In 2006, working with an international aid agency in Darfur, Sudan, I was part of a large yet very constrained humanitarian response operation. Having worked in many prior operations globally, this was somewhat different. Humanitarian operations established in response to the Darfur crisis were severely and deliberately hampered by the Sudanese government. In an attempt to thwart international attention to a situation that was increasingly being noted for extensive human rights violations, international and national organizations were subject to a very effective intimidation campaign. It was so successful that international agencies performed operations as if walking on eggshells. There was a tacit consensus among agencies that the best-case scenario was to strive to maintain the provision of basic services, even where this meant working around, and saying little publicly about, the rights violations that were occurring within and outside the camps.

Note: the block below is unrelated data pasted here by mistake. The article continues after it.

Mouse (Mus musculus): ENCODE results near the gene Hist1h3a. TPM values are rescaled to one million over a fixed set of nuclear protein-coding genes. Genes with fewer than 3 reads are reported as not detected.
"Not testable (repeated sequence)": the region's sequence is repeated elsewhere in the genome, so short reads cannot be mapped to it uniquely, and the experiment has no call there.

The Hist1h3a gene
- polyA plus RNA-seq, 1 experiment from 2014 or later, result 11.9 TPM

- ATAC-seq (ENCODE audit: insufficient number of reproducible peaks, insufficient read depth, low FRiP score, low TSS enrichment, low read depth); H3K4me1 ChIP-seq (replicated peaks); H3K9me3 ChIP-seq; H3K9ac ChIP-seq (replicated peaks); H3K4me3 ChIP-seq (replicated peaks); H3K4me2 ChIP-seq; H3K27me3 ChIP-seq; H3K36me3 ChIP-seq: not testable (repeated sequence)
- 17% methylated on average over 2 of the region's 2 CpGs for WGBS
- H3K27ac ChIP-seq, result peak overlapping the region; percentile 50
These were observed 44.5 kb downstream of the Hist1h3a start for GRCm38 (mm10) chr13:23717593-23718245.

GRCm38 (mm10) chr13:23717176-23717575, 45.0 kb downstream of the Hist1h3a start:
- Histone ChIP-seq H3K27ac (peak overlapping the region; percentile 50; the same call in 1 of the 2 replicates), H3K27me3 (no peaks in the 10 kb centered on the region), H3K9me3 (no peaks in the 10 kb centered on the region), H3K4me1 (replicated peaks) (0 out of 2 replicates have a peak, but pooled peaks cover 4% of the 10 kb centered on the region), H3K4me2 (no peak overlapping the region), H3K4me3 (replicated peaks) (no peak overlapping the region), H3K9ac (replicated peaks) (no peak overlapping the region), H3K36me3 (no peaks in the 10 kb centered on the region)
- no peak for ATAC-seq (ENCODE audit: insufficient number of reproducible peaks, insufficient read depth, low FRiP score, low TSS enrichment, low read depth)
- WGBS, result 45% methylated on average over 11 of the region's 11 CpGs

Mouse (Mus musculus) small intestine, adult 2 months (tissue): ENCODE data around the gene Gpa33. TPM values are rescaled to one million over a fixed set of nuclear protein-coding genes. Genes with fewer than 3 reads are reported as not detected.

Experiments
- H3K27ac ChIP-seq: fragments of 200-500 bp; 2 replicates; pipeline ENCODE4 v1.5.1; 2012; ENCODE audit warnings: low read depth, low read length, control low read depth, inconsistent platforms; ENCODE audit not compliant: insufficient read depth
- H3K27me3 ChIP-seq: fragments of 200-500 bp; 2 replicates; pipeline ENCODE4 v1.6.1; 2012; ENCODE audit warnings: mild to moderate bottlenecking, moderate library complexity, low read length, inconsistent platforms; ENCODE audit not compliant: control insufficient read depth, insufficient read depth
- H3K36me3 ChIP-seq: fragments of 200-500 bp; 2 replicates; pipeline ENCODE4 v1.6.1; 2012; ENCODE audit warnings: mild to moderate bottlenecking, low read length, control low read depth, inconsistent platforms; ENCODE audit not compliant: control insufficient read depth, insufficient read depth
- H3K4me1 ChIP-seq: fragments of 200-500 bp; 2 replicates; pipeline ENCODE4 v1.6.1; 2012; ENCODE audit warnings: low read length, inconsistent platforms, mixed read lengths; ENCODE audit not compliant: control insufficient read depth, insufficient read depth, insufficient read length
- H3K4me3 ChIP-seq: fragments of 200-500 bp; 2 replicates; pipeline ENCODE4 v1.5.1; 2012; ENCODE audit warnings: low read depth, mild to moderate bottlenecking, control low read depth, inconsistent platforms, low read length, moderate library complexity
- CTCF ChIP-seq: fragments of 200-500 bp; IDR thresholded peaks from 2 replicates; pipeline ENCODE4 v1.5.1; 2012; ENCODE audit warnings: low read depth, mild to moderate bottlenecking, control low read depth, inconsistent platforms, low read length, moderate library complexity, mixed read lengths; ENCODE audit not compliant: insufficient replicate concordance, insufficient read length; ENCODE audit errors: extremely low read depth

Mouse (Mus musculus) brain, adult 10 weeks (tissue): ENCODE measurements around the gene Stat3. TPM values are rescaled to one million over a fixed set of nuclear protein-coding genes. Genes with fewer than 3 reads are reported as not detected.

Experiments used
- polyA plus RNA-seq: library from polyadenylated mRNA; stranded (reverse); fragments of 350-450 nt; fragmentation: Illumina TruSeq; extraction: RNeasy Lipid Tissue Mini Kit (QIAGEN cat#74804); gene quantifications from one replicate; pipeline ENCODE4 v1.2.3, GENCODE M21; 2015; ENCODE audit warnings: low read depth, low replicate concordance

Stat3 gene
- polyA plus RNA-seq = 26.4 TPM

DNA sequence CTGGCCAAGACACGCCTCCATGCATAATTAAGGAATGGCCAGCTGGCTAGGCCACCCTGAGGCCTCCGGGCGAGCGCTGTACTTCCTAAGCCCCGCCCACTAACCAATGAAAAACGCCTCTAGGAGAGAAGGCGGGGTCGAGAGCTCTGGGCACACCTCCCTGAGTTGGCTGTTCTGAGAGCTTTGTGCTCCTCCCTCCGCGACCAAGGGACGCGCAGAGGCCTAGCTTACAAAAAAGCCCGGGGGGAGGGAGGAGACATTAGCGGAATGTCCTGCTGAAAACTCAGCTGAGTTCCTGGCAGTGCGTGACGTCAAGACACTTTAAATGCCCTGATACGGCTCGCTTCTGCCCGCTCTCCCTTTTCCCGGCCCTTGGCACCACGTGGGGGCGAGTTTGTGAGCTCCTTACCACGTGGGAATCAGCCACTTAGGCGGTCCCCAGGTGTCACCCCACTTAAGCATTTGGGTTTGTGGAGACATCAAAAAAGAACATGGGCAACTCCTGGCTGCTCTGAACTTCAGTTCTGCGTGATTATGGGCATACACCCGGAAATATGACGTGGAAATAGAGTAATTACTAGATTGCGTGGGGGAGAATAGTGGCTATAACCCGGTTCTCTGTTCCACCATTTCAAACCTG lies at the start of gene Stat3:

I was working on what might have been considered the most sensitive issue in that context at that time – the prolific use of sexualized violence, particularly rape, against women by parties to the conflict in Darfur. Sexualized violence in wartime is generally understood as a gendered violence, primarily impacting women and working off of gendered norms of power and inequalities between men and women. The prolific use of sexualized violence by armed actors became synonymous with the Darfur conflict in the global media in ways that had not been seen since the wars in the former Yugoslavia. The image of the raped female victim also became ubiquitous with Darfur and in many ways became a cornerstone of the multiple global advocacy movements that arose to decry what was happening there.
In this highly charged political situation, the act of rape and other kinds of sexualized violence took on hyper political significance. With the eyes of the International Criminal Court on the Darfur situation at the time, and the US government also making noise about possible genocide, the act of rape, formerly prosecuted as a component of genocide in the International Criminal Tribunal for Rwanda, invoked political significance for a government that could be held culpable.